Wednesday, December 31, 2008

"This threw evangelicals into a tizzy"

From Heaven for the Godless? by Charles M. Blow:

In June, the Pew Forum on Religion and Public Life published a controversial survey in which 70 percent of Americans said that they believed religions other than theirs could lead to eternal life.

This threw evangelicals into a tizzy. After all, the Bible makes it clear that heaven is a velvet-roped V.I.P. area reserved for Christians. Jesus said so: “I am the way, the truth and the life: no man cometh unto the Father, but by me.” But the survey suggested that Americans just weren’t buying that.

The evangelicals complained that people must not have understood the question. The respondents couldn’t actually believe what they were saying, could they?

So in August, Pew asked the question again. (They released the results last week.) Sixty-five percent of respondents said — again — that other religions could lead to eternal life. But this time, to clear up any confusion, Pew asked them to specify which religions. The respondents essentially said all of them.

And they didn’t stop there. Nearly half also thought that atheists could go to heaven — dragged there kicking and screaming, no doubt — and most thought that people with no religious faith also could go.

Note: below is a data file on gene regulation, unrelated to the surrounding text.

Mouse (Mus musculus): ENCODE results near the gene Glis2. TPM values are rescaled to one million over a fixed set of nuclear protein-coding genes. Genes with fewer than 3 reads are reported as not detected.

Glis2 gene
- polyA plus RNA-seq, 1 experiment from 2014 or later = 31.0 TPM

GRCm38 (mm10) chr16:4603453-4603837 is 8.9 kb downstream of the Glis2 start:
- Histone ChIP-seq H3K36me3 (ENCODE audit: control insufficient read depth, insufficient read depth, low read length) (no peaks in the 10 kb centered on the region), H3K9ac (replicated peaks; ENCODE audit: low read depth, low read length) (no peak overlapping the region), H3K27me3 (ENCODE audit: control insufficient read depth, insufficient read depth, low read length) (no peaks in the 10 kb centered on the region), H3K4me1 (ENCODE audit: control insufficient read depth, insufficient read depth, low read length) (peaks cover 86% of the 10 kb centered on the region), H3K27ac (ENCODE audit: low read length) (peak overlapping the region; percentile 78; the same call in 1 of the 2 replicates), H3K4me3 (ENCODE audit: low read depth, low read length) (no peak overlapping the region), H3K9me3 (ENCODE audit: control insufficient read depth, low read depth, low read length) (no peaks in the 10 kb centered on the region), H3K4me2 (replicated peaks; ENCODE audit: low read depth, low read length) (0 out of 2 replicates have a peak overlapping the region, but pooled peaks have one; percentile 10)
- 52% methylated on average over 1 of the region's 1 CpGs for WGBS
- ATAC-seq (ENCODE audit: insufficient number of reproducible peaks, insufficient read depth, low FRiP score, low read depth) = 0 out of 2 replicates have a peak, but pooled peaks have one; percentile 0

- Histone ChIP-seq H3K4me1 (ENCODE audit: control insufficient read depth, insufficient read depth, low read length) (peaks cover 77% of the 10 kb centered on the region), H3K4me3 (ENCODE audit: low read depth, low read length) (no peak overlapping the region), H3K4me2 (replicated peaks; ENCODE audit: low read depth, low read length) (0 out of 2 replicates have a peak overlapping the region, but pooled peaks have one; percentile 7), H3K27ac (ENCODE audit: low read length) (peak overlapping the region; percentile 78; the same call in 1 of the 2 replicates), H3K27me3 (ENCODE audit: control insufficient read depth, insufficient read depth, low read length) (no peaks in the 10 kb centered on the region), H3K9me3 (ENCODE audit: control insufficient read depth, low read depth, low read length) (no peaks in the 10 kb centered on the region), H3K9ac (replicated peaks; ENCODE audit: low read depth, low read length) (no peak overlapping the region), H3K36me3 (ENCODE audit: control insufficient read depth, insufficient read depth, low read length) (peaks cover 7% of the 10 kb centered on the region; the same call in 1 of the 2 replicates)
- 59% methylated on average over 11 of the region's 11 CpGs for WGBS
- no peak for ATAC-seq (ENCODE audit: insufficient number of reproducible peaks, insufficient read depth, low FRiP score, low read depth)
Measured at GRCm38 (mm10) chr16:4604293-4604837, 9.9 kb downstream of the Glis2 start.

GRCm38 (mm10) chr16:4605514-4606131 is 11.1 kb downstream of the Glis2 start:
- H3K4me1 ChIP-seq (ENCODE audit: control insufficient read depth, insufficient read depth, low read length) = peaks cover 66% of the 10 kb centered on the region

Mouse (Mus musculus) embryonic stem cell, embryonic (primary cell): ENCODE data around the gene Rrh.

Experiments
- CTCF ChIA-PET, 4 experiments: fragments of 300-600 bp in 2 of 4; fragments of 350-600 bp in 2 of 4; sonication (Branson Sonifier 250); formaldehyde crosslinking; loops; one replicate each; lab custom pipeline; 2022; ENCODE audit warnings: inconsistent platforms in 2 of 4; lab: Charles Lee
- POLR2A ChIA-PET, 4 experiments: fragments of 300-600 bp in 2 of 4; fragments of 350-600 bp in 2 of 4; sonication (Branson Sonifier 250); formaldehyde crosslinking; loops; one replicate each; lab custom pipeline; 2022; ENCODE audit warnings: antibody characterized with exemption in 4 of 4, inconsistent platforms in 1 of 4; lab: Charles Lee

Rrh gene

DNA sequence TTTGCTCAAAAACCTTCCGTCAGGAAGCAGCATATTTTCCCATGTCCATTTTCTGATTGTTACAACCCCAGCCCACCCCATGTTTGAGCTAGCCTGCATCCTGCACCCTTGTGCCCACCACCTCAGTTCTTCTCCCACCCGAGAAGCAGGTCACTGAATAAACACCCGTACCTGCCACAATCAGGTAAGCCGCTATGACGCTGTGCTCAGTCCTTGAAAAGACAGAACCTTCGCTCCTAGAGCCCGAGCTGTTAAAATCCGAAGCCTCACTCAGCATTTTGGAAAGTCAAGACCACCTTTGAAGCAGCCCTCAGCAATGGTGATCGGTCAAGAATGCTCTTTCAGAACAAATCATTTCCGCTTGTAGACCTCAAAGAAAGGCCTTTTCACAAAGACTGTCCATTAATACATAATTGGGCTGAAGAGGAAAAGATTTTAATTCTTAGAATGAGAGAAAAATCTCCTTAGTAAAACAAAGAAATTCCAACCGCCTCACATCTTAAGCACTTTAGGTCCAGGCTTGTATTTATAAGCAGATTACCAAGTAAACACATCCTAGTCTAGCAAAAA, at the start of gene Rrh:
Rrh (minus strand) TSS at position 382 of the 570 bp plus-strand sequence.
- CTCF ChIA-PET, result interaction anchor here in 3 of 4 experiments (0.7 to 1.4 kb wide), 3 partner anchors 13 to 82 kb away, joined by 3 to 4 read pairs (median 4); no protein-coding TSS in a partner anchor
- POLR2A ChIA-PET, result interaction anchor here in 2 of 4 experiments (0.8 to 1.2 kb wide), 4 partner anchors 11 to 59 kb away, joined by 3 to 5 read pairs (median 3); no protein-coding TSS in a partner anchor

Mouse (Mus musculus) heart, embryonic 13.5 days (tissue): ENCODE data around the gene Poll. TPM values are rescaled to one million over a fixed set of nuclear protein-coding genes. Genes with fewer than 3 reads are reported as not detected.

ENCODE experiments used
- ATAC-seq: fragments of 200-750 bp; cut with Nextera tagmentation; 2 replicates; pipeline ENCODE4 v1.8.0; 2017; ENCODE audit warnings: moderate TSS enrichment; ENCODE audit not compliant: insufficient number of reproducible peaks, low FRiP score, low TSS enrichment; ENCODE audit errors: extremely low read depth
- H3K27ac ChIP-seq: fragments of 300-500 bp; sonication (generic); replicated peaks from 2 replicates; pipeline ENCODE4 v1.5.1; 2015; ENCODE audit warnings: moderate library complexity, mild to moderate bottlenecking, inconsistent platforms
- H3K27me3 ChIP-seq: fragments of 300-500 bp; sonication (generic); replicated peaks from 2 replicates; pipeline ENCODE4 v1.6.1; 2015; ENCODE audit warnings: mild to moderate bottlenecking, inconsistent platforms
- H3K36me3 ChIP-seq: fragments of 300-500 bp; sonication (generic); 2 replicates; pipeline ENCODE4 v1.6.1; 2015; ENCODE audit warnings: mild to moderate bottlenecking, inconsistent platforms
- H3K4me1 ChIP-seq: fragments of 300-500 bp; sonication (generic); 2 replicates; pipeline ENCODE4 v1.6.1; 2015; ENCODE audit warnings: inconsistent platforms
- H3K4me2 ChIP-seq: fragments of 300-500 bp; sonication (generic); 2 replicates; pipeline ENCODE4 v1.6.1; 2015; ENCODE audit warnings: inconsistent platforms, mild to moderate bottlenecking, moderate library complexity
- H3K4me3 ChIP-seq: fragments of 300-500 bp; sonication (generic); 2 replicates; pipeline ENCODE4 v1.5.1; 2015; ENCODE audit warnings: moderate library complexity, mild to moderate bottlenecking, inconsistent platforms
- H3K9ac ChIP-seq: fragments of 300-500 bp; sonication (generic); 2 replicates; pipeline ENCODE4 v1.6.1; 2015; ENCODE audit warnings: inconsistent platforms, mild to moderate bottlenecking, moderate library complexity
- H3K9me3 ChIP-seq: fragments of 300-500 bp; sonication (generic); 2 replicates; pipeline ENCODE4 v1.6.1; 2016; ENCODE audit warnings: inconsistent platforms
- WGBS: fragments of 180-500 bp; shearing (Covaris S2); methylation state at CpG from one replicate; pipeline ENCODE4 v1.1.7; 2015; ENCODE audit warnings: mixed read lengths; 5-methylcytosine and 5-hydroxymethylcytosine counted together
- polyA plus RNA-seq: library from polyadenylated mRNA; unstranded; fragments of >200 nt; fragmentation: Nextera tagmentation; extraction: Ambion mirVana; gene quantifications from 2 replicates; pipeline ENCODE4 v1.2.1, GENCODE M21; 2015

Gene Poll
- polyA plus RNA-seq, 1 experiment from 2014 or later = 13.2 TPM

What on earth does this mean?
It means that when it comes to religious beliefs people believe whatever the hell they want to believe. I believe this is a sign that eventually religious belief will go the way of the dodo bird.

No matter how hard they try to hold on to the things that the Bible and other religious anachronisms tell them, many religious people are becoming more and more secular, whether they know it or not. The more religious people that drift away from the fundamentalist beliefs of religion the weaker religion will become.

From page 19 of The End of Faith: Religion, Terror, and the Future of Reason by Sam Harris:
Religious moderation springs from the fact that even the least educated person among us simply knows more about certain matters than anyone did two thousand years ago - and much of this knowledge is incompatible with scripture. Having heard something about the medical discoveries of the last hundred years, most of us no longer equate disease processes with sin or demonic possession. Having learned about the known distances between objects in our universe, most of us (about half of us, actually) find the idea that the whole works was created six thousand years ago (with light from distant stars already in transit toward the earth) impossible to take seriously. Such concessions to modernity do not in the least suggest that faith is compatible with reason, or that our religious traditions are in principle open to new learning: it is just that the utility of ignoring (or “reinterpreting”) certain articles of faith is now overwhelming. Anyone being flown to a distant city for heart-bypass surgery has conceded, tacitly at least, that we have learned a few things about physics, geography, engineering, and medicine since the time of Moses.
Even though it seems like it is taking forever, and even though things like intelligent design, trying to ban stem cell research, all the bitching about the "new atheists", and Barack Obama sidling up to Rick Warren may slow the process down, at some point the rubber band of religious belief has to break as more and more people become unable to reconcile their beliefs with reality.

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